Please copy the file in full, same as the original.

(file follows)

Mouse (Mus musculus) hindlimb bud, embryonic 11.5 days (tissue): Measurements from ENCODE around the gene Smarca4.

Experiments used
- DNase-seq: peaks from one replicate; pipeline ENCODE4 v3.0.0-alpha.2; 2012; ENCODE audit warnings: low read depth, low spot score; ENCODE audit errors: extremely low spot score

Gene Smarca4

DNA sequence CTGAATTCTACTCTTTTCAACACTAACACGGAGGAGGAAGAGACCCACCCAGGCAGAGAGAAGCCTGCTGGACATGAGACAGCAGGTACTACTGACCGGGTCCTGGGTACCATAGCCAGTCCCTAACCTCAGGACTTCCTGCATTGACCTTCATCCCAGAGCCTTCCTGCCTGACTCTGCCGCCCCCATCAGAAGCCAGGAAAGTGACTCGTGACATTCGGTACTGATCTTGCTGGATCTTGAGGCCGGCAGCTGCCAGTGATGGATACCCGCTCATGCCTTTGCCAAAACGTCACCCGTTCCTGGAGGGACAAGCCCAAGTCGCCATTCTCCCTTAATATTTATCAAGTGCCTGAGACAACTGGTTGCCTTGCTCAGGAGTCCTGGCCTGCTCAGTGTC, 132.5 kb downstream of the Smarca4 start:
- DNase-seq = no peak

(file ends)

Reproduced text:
Mouse (Mus musculus) hindlimb bud, embryonic 11.5 days (tissue): Measurements from ENCODE around the gene Smarca4.

Experiments used
- DNase-seq: peaks from one replicate; pipeline ENCODE4 v3.0.0-alpha.2; 2012; ENCODE audit warnings: low read depth, low spot score; ENCODE audit errors: extremely low spot score

Gene Smarca4

DNA sequence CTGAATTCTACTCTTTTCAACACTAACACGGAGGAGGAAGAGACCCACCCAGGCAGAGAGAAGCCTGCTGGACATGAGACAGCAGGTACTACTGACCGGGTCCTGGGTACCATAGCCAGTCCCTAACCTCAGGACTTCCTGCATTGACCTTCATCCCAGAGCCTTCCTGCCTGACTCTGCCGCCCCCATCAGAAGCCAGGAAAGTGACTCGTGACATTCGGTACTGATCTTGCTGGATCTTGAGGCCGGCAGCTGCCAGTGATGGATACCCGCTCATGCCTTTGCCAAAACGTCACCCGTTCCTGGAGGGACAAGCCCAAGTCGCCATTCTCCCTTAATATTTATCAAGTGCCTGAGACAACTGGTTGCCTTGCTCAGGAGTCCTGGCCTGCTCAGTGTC, 132.5 kb downstream of the Smarca4 start:
- DNase-seq = no peak